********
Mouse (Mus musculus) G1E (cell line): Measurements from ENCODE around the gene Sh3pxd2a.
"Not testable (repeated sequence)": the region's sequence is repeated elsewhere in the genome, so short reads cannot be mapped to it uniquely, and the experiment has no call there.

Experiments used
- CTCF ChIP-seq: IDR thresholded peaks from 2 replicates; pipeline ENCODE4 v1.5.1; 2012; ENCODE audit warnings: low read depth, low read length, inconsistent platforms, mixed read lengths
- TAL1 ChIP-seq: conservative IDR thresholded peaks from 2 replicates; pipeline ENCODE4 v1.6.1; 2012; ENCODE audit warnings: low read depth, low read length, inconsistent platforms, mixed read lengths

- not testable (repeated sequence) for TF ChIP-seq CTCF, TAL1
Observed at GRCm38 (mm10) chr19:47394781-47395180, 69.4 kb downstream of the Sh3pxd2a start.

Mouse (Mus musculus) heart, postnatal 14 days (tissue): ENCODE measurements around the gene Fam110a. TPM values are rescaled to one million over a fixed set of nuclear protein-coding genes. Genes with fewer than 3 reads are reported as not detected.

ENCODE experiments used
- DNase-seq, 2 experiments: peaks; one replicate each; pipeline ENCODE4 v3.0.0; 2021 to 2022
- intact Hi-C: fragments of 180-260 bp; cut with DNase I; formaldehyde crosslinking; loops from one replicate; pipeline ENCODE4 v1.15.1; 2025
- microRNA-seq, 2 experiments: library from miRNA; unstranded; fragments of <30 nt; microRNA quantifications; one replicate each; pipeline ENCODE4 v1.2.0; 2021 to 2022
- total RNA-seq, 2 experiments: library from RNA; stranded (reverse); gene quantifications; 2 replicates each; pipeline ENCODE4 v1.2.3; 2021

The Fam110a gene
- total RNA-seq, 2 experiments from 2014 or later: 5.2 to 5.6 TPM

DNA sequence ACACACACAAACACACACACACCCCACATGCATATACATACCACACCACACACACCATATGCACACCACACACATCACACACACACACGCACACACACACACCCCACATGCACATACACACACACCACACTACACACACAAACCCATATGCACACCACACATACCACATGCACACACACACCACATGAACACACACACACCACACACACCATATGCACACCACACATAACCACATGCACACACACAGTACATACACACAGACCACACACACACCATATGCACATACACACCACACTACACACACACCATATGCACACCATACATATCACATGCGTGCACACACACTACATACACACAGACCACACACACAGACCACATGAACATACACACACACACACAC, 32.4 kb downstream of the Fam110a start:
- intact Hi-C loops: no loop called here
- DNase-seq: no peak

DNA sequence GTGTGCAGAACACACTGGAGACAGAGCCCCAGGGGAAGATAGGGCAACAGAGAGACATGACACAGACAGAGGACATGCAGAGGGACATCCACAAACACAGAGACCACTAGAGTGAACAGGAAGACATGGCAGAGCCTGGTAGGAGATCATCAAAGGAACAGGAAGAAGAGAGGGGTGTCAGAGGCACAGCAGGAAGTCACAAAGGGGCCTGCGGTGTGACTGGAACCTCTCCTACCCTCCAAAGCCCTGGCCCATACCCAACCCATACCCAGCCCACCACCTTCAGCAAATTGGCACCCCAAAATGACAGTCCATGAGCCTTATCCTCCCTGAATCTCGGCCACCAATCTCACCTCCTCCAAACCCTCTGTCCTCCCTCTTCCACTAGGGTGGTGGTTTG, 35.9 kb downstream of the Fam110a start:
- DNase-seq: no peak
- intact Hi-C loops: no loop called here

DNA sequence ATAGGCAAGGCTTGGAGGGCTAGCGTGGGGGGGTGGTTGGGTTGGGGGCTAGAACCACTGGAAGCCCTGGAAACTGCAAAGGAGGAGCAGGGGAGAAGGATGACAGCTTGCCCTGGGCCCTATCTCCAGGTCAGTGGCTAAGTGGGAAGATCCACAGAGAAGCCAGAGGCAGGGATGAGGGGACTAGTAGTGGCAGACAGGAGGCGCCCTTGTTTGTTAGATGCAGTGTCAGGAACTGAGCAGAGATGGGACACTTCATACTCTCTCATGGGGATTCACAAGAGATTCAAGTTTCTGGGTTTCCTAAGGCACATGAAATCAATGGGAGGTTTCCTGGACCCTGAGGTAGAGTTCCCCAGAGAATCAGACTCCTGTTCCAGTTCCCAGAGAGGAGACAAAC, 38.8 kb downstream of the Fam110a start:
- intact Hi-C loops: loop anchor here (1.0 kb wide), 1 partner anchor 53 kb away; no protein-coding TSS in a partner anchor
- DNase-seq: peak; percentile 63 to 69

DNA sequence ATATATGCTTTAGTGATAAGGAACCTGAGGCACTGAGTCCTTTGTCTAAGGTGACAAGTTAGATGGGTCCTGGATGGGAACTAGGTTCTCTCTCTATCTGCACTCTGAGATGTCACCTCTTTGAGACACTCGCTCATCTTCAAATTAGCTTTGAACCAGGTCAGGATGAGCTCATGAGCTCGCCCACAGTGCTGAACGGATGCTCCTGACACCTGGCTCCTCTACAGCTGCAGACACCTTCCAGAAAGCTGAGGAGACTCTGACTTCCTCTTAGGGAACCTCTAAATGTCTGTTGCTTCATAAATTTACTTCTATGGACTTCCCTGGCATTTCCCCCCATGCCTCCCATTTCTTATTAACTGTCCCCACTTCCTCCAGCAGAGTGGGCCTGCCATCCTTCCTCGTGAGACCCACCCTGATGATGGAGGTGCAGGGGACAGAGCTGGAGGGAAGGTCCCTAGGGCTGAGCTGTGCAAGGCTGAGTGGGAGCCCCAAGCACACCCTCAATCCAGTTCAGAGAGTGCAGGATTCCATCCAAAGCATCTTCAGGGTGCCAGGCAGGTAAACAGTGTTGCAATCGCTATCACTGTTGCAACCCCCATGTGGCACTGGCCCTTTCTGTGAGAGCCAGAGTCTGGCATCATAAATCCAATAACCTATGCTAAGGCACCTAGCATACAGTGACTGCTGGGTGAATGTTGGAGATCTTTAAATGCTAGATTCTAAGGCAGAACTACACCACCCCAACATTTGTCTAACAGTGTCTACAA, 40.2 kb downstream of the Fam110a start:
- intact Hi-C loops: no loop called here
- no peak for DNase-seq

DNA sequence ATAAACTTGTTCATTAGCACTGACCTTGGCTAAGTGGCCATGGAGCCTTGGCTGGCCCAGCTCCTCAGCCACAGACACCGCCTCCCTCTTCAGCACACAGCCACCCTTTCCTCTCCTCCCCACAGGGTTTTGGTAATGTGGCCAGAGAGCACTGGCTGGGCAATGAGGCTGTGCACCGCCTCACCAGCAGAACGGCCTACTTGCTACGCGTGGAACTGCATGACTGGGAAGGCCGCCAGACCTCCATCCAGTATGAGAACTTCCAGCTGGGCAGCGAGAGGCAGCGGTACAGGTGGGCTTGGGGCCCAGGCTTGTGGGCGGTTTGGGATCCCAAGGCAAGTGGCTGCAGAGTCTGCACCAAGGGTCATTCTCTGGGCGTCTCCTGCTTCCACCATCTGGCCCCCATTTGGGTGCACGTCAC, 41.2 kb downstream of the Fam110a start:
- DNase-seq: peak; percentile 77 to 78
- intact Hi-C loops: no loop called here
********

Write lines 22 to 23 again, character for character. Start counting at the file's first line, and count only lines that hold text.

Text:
DNA sequence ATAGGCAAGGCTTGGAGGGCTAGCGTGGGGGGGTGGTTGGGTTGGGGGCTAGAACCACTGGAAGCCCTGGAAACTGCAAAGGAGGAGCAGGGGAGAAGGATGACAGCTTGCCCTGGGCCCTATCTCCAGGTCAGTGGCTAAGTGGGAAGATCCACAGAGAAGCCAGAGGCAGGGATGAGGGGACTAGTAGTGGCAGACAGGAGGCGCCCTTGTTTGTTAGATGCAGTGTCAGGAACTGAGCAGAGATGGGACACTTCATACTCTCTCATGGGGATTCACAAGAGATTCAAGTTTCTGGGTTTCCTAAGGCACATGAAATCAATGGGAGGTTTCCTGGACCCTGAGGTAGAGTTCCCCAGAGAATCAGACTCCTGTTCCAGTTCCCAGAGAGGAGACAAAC, 38.8 kb downstream of the Fam110a start:
- intact Hi-C loops: loop anchor here (1.0 kb wide), 1 partner anchor 53 kb away; no protein-coding TSS in a partner anchor